[Ansteorra] The Texas Rennaisance Festival Demo
jschumac at jcpenney.com
Wed Dec 4 13:47:50 PST 2002
This is a multi-part message in MIME format...
Baronman at aol.com wrote:
> I predicted three years ago, on this list that this would be happening-
> It's not the SCA, it's the lost revenue. The space that the SCA
> compound sits on is generating no revenue whats so ever while the
> smallest merchant space is renting for well over $770 per weekend.
> I will go on to predict that the space that once was the SCA compound
> will turn into 3-4 merchant spaces and be much more profitable for TRF.
> It's the money not the people that is driving this decision.
This thought went through my mind too. A while back, Rennaissance
magazine published a summary of costs for nearly all of the larger
ren-faires. I don't have the details in front of me now, but I
remember TRF being one of the most costly. I remember being surprised
by how much of a percentage they took out of sales by comparison and
how much they charged for booths.
Either TRF is very costly to run or TRF is a greedy organization.
In either case, "needing" or "wanting" so much money, it is impractical
to have a large space like the SCA booth that draws no income.
For educational purposes? For drawing in crowds or keeping them
there? From what I've seen, the SCA doesn't do a fair job at that.
I've only been to TRF twice, but the other SCA demos I've seen tend
to exclude crowds or build up drama. It's like a glorified fighter
practice. The SCA crowd usually comes and hangs out and does their
own thing, and, if they have a pause in conversation, might talk to
people at the booth. It's more like TRF is providing us a free place
to hang out and do our own private thing in a public area.
This was my experience walking into the TRF booth for the first time.
The artists in the area barely looked up as a group of 4 of us walked
in last November. And while we stood, looking around for several
minutes, the artists went on doing their crafts and having conversations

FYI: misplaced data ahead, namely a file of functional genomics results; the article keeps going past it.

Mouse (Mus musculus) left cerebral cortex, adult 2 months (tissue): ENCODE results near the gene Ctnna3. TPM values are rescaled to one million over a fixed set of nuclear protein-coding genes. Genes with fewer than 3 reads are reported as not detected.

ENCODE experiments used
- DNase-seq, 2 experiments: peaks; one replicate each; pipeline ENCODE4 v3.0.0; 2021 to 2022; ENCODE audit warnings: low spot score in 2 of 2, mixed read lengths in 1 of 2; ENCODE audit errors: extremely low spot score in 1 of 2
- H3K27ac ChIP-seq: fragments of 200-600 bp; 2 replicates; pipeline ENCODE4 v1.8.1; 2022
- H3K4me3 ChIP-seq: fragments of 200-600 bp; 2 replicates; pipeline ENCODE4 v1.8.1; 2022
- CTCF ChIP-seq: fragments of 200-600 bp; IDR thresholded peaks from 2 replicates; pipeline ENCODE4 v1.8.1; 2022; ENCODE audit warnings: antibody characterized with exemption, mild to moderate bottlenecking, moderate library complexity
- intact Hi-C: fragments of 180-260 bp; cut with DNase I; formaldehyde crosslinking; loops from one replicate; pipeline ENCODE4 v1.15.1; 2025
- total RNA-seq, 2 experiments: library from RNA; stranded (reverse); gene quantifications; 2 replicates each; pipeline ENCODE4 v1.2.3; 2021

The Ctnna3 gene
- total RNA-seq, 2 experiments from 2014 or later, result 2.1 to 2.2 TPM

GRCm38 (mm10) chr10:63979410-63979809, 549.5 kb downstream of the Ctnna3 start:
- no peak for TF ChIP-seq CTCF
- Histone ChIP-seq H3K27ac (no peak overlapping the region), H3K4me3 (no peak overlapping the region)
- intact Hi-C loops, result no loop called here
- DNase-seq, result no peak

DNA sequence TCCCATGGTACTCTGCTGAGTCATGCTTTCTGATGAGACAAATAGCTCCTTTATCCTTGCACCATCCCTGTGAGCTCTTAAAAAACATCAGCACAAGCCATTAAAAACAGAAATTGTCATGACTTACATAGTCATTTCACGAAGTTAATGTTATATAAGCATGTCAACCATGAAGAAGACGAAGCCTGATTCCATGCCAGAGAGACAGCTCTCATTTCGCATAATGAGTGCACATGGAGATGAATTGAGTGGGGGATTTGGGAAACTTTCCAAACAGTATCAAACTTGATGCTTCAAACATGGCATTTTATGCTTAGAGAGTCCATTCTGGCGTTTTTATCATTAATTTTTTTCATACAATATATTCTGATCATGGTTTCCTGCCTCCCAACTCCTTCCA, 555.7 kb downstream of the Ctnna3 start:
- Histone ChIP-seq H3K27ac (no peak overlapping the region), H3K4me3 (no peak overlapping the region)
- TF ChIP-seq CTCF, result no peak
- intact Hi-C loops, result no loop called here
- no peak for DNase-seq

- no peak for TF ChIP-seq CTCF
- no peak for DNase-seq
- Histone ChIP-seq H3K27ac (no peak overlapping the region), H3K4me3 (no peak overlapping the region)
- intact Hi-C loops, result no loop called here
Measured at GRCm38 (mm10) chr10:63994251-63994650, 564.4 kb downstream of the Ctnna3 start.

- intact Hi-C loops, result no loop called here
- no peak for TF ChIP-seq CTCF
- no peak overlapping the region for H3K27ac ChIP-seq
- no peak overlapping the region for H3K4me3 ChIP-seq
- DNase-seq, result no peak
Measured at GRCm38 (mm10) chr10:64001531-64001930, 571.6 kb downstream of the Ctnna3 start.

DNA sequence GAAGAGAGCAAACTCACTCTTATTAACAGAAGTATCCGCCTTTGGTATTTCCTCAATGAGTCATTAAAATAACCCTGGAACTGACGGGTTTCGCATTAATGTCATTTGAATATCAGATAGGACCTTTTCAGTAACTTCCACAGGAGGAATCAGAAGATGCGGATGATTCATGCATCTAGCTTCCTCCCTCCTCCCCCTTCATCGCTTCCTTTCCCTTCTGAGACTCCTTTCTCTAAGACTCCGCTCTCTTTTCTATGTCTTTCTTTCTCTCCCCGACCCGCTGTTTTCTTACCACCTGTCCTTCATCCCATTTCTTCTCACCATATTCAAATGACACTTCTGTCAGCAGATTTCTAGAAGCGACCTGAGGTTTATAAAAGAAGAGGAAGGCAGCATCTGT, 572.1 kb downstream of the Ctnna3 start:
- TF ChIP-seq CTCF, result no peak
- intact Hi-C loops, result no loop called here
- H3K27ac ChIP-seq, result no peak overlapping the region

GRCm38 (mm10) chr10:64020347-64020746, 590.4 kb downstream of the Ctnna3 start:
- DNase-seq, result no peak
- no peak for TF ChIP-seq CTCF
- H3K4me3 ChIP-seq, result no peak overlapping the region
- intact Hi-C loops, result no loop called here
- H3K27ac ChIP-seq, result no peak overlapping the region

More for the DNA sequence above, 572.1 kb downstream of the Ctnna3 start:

amongst themselves. Hardly crowd-friendly.
One experience does not mean it was this way all the time at TRF,
but it's been this way at several other demos I've experienced.
The purpose of such a demo is to recruit, entertain, or educate.
If you simply go out there, spread a few things on a table for people
to look at, then go on about your business and talk to your friends as
if you're hanging out at some event, it doesn't work.
What's more, from what I've seen, the SCA crowd tends to be a rather
cheap crowd by comparison to other faire-goers. The typical SCA
person will look at the $50 ren-shirt and say, HA! Are they crazy?
I can make that for $10 (or whatever). Swords for $500??? Why I saw
that same sword at Gulf wars for $150! We aren't going to pay double
for what we can make or get at the next event much cheaper. As a
business, you want people there who will spend money, not window
shoppers. Not that we hurt anyone by being there, but businesses are
sometimes prejudiced that way. When we look at the maille with no
intention of buying (just getting ideas), we take that salesperson
away from spending time on a potential sale. Maybe we are also
considered undesireable to some merchants.
I can see where TRF's excuses (be they the real reason or greed) do
Joel Schumacher JCPenney Co. - UNIX Network Systems
jschumac at jcpenney.com 12700 Park Central Pl M/S 6021
(972) 591-7543 Dallas TX 75251
The information transmitted is intended only for the person or entity to
which it is addressed and may contain confidential and/or privileged
material. If the reader of this message is not the intended recipient,
you are hereby notified that your access is unauthorized, and any review,
dissemination, distribution or copying of this message including any
attachments is strictly prohibited. If you are not the intended
recipient, please contact the sender and delete the material from any
More information about the Ansteorra